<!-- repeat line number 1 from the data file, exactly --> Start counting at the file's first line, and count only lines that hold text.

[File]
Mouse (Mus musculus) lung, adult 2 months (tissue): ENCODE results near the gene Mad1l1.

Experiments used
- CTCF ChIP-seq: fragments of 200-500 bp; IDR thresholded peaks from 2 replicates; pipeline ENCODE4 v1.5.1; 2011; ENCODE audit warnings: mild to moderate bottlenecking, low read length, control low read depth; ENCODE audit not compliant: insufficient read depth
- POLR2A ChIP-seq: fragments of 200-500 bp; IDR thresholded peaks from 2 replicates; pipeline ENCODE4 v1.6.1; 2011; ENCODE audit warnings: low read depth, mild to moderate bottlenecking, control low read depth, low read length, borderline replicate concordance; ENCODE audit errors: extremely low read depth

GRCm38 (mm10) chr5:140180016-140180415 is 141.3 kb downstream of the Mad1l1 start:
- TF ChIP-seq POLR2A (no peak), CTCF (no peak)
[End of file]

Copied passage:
Mouse (Mus musculus) lung, adult 2 months (tissue): ENCODE results near the gene Mad1l1.